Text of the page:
Not long ago I sat and watched a couple of boys as they played video games. While the younger boy raced cars, the older boy played a military commando game.
The object of the race was obvious: finish first. The object of the commando game was obvious, too: kill all the people you could kill before they killed you.
These games have been around for many years now. They have only become more realistic, more graphic and more accessible to children. Despite warning labels on these violent games, thousands of underage children play them.
Many people see no more harm in them than from the make-believe cowboy games of my generation.
Almost every kid I knew had a set of toy pistols with holsters and often a cowboy hat to match. We had our battles out in the yard with our friends.
One of us played the bad guy and the other one played the good guy. If there was no friend to play that role, most boys could create an imaginary enemy and have a heck of a gun battle.
Unfortunately, in those days, television had poisoned our minds and made the “Indian” into the bad guy. Much like the movies, the Indian never fared too well in our make-believe battles.
Americans finally grew beyond our “cowboy and Indian” culture. Or have we?
I’m afraid it’s just morphed into something more sophisticated. Many have replaced the American Indian with the Muslim, and our weapons of choice are much more powerful than a couple of six-shooters.
Now instead of children using their imaginations, they can see the violence and direct it with their hands and their eyes. They can select their weapons. They can see their enemy fall, bleed and blow up.
But is it any different from what I did as a child in my world of imagination? It’s just make-believe, isn’t it? Even a child knows the difference between a game and the reality of actually killing people with a real weapon, right?
After the shootings in Newtown, Conn., I have wondered if parents who allow their children and teenagers to play these violent games have felt any differently about the violence they allow into their homes with these games.
Since the average age of a gamer is around 30, I wonder if adults playing these games have felt any different.
I realize there’s a great deal of difference between shooting children and teachers and shooting an enemy on which we can project all kinds of negative feelings in order to justify killing.
However, before someone says, “It’s just a game,” or “If it’s about war, it’s different,” perhaps he or she should take a moment to hear some of the stories of those who have returned from war that endured the kind of fighting portrayed on these videos, those who have fought and survived, those who have killed to protect our freedoms.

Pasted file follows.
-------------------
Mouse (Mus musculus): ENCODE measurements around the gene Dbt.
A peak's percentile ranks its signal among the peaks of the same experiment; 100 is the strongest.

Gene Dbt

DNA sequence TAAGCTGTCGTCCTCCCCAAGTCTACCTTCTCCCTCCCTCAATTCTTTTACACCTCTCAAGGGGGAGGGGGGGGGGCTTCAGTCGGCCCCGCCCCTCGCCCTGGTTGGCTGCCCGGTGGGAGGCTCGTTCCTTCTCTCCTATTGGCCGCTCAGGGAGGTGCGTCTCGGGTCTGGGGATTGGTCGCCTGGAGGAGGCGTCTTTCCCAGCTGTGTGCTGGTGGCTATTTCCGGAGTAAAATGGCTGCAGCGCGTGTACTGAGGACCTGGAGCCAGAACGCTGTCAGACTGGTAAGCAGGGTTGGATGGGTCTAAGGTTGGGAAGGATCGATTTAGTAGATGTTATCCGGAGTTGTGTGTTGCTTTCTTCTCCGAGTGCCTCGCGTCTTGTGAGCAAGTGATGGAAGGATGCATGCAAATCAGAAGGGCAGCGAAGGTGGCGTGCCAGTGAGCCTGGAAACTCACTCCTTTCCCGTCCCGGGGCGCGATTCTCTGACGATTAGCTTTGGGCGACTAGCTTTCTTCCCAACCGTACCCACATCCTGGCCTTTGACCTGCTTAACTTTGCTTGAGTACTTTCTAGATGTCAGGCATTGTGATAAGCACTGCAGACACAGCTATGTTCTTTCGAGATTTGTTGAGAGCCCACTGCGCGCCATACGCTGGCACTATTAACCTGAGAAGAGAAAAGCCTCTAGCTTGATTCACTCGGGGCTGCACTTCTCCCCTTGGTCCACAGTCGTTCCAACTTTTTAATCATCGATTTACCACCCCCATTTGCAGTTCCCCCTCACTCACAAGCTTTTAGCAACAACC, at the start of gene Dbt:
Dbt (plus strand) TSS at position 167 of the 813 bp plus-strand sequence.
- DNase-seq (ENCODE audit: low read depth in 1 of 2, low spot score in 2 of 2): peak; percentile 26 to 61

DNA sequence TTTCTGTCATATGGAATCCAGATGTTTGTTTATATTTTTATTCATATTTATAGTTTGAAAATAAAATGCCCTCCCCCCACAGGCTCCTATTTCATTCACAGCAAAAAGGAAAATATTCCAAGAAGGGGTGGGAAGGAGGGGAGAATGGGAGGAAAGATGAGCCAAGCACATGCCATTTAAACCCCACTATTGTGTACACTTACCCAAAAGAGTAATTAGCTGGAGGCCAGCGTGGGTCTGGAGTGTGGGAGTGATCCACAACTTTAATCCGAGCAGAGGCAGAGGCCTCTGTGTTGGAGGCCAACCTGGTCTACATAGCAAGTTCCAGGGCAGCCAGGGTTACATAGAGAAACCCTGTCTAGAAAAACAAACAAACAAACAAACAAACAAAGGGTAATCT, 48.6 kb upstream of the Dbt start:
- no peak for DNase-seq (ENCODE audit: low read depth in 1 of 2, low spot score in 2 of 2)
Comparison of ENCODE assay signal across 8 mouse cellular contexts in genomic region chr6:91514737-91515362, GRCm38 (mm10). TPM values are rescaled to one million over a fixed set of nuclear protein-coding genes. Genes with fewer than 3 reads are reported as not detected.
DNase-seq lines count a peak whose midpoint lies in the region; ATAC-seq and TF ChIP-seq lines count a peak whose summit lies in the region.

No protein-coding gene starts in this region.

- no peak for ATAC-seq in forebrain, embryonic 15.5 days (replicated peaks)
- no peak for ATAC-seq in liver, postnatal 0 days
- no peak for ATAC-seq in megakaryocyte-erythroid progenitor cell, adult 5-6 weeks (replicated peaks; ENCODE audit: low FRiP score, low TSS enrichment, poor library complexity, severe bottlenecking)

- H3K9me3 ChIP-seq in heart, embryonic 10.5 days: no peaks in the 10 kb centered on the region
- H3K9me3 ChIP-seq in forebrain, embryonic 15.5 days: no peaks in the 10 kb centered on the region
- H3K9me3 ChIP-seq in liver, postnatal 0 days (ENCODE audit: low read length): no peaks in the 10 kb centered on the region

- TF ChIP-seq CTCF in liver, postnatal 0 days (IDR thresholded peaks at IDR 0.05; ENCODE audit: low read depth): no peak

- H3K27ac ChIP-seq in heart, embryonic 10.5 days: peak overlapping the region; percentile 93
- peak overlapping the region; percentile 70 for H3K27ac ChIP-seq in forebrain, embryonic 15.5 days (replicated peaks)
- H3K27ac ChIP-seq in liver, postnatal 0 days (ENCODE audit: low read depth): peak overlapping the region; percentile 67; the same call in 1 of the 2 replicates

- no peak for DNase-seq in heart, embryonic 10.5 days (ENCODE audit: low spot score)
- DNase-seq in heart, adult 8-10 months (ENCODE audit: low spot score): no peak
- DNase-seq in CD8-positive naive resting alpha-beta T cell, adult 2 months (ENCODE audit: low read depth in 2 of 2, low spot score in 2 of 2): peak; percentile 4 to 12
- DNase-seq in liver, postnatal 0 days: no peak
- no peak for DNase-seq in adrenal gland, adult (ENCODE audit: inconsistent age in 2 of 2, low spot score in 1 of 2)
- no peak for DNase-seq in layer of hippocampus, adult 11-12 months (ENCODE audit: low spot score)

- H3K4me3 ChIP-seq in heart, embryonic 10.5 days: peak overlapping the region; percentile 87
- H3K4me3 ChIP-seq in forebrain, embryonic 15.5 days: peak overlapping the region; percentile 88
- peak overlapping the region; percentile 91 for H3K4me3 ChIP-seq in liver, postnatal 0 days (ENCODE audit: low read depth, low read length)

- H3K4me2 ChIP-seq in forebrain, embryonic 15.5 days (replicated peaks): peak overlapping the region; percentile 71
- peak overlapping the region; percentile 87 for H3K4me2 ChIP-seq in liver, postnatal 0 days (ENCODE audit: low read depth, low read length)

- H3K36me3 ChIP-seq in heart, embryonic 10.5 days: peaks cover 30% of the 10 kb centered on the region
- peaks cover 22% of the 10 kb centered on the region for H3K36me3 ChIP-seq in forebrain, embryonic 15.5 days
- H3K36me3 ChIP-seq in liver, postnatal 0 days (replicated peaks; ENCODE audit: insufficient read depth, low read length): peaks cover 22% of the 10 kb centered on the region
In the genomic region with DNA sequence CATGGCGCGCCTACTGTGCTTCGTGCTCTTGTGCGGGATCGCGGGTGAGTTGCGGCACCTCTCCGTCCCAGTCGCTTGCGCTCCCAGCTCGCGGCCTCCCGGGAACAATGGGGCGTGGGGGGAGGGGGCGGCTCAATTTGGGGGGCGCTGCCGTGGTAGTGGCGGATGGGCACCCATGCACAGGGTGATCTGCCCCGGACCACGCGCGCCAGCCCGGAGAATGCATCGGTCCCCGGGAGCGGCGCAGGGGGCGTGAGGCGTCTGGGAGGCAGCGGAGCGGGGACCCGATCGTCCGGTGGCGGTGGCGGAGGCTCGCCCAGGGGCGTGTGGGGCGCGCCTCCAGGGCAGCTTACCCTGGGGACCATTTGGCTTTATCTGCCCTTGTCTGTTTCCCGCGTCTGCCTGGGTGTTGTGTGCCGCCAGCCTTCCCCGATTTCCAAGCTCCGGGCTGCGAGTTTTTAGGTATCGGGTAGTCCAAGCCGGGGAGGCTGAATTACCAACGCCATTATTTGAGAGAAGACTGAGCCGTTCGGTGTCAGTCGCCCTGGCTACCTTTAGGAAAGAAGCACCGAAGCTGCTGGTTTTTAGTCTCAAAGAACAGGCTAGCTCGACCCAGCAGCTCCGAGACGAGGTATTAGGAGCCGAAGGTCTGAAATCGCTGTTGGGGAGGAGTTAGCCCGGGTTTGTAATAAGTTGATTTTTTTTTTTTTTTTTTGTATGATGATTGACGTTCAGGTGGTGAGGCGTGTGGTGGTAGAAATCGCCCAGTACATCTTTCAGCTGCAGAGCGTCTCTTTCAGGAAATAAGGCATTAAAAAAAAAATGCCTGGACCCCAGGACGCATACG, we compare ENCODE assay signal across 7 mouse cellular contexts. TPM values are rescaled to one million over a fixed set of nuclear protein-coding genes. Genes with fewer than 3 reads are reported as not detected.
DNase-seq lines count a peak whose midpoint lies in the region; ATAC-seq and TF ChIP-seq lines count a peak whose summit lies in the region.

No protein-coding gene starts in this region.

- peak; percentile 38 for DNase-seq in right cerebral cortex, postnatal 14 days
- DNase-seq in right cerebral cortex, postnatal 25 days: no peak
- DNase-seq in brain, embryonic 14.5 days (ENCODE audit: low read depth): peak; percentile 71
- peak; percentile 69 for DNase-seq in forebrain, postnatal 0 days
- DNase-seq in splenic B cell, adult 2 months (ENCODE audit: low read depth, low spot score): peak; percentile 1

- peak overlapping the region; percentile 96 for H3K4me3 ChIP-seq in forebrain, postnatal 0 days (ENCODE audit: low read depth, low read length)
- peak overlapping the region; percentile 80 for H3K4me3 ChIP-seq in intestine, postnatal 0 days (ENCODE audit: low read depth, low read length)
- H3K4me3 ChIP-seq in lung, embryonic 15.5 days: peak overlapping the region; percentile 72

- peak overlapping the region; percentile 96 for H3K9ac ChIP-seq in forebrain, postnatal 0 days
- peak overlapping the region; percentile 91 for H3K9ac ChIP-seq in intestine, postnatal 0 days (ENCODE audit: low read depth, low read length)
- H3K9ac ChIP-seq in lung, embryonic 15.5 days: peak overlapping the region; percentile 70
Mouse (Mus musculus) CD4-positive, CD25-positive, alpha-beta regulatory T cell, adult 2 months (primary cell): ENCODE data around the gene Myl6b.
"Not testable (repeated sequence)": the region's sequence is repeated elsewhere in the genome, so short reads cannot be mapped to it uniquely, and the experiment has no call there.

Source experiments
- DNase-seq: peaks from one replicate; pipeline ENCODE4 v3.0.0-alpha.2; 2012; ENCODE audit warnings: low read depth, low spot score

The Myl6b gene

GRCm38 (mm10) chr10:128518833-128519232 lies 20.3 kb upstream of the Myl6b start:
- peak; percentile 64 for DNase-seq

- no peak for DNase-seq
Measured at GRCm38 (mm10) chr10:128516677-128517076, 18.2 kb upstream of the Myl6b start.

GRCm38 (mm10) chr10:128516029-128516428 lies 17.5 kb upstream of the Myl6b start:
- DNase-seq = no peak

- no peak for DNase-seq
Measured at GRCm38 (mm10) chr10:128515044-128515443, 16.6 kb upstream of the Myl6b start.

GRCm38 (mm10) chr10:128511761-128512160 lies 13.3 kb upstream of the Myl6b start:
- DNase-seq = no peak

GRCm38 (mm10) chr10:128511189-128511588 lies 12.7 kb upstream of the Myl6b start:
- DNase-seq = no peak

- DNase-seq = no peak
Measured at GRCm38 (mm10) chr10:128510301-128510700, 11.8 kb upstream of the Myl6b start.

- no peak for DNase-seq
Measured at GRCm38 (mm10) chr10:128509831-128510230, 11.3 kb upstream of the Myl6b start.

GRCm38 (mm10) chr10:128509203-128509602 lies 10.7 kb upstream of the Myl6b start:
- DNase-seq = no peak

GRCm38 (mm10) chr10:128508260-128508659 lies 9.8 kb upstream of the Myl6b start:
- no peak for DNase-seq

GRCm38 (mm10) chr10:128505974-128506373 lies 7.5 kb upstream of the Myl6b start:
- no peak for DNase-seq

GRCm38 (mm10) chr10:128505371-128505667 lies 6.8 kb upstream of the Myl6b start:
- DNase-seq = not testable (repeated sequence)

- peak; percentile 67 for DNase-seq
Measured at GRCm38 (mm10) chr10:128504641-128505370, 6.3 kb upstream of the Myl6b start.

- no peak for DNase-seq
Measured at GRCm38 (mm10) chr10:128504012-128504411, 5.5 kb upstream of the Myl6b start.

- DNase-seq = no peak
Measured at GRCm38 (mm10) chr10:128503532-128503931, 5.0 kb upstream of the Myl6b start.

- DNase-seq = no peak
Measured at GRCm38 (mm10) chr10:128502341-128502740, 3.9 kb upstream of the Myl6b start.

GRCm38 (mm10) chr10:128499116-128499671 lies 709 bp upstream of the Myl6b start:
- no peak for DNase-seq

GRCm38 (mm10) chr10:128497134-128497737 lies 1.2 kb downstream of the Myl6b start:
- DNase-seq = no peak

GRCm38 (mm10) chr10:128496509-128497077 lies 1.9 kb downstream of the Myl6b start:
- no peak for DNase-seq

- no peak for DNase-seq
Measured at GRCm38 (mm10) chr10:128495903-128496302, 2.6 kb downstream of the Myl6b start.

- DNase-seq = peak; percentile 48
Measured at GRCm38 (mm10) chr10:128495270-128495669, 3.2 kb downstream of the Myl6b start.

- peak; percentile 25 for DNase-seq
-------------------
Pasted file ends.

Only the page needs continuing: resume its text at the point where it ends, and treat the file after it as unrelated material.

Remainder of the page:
These people do not return the same. The violence and the killing changed them.
While they fought for us, they have to fight the rest of their lives to push back the memories of the violence.
We have gotten to a point in our society where violence is not only packaged and sold, it is celebrated as welcomed entertainment.
Many parents cannot see that it can be one factor among many that can influence their children in the wrong direction.
I’m not suggesting that playing video games makes children into killers. I am saying that it’s time that we turn down the violence.
Common sense ought to tell us that the more violent tributaries that we allow to flow into a child’s mind, the more likely it is that a child will see violence as the way to solve our problems.
“According to the American Psychological Association, violent video games can increase children’s aggression,” according to an article at Dr. Phil McGraw’s website.
It quotes McGraw as saying: “The number one negative effect is they tend to inappropriately resolve anxiety by externalizing it. So when kids have anxiety, which they do, instead of soothing themselves, calming themselves, talking about it, expressing it to someone, or even expressing it emotionally by crying, they tend to externalize it. They can attack something, they can kick a wall, they can be mean to a dog or a pet.”
Right now there is a lot of self-reflection taking place across the country. While many are focusing on the gun control debate, perhaps it’s time for all parents to rethink how much violence they allow their children to be exposed to through video games, television, movies and domestic issues.
How do we as a society become less obsessed with violence? How do we replace this obsession with an obsession to help others, even when there is great cost to us personally?
Proverbs 13:2 says, “From the fruit of his lips a man enjoys good things, but the unfaithful have a craving for violence.”
It is this craving for violence that we want to stem. We want to replace it with a craving for that which is beneficial to everyone. That craving needs to start early.
How do we take technology and use it to teach our children to do something loving and kind instead of doing something violent and destructive?
Surely, someone out there smarter than I am can find a way.
Michael Helms is pastor of First Baptist Church in Jefferson, Georgia.